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Format-Specific Joke

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The makers of a work decide to add a joke specific to the format it will initially be displayed in, usually a movie theatre or broadcast on TV. All meaning to the joke is lost when the work is released on Blu-ray or DVD.

Possibilities include:

  • 3D-dependent elements in a 3-D Movie which are lost in 2D
  • A TV show makes jokes about a commercial break is shown on DVD
  • A TV show makes jokes about the ads which run at the bottom of the screen during a show
  • Advertisement:
  • A TV show interacts with or makes mention of the network's logo bug floating in the corner of the screen

This is not limited to movies. Early music albums which were recorded for distribution on vinyl records generally contained tons of these, generally involving the needle running off the track at the end of the record, or the need to flip the record to its B side. While the mentions of flipping were still relevant on cassette tapes, they didn't make any sense when the albums were distributed on CD.

Super trope of Born in the Theatre.



Comic Books

  • A minor joke in Scott Pilgrim vs. The World has Scott ask Ramona Flowers if her hair is her natural color, to which she gives a noncommittal response. As a caption notes, the book was originally printed in black-and-white. For the color re-release, where Ramona's hair is clearly blue, her answer remains the same; however, she's visibly confused, and the caption is changed to explain that the joke was funnier in black-and-white.

Films — Animated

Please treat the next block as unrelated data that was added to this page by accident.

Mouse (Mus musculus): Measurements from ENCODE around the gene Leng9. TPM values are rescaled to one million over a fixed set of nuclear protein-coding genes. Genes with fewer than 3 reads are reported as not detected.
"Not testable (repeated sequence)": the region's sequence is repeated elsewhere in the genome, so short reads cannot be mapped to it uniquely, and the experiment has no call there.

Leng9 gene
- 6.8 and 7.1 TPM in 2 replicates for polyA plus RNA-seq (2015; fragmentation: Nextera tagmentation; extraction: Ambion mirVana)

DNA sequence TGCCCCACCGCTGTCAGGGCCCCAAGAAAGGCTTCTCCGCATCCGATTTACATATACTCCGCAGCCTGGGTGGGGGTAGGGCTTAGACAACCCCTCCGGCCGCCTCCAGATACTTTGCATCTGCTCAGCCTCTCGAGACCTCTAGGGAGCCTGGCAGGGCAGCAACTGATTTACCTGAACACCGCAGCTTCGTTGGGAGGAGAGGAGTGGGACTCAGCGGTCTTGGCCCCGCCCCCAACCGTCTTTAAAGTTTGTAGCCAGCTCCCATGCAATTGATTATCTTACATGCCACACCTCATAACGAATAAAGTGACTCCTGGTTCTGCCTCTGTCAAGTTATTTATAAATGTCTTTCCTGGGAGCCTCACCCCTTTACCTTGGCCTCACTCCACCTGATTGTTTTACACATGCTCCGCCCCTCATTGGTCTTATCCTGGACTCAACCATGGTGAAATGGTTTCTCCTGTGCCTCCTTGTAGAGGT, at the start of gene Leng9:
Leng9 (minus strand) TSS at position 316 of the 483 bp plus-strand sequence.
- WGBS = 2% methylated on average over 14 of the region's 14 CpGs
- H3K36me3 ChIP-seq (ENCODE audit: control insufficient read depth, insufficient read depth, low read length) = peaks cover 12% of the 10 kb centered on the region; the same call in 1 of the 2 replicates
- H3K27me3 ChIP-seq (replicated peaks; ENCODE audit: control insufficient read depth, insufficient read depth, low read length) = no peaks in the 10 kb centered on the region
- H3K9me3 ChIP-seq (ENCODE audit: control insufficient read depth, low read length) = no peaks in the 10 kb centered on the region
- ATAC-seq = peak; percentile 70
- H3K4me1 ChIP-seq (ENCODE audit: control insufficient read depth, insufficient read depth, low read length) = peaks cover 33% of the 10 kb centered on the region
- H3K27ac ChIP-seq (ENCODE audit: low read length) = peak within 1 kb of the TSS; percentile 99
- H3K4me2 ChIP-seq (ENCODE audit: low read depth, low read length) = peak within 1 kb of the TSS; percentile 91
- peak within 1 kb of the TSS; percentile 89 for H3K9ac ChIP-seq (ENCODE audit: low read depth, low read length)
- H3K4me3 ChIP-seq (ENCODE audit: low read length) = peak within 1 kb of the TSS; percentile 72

• Aqua Teen Hunger Force Colon Movie Film For Theaters: The movie begins with a parody of theater promos about the refreshment stall and theater etiquette.
  • Toy Story 2 features a Barbie doll saying goodbye to people as they leave the theater. Doesn't really work on DVD or TV.
  • The Simpsons Movie:
    • The opening mocks viewers for going to the cinema to watch cartoons when they could watch them for free on television at home. Also, as in the TV show, for the opening title a choir sings "The Simpsons...", but this time Professor Frink adds "movie...on the big screen!". For the DVD release, Frink introduces the DVD menu in the same way, except that he says "small screen", but he still says "big screen" in the movie itself.
    • Advertisement:
    • As Homer and Bart are playing in the yard, a news banner rolls across the bottom of the screen displaying the message, "That's right, we even advertise shows during movies now". The implication is that the advertisement is being done live, but the joke is lost with anything other than a live viewing.
  • The last gag in Aladdin has the moon suddenly start laughing with the Genie's face, then for Genie to push back the film reel and announce "Made you look!" The gag was meant to psych out audience members who started leaving early because they thought the movie was over, only to look back when something else starts going on. Nowadays in home viewings the reason for the gag is much less clear.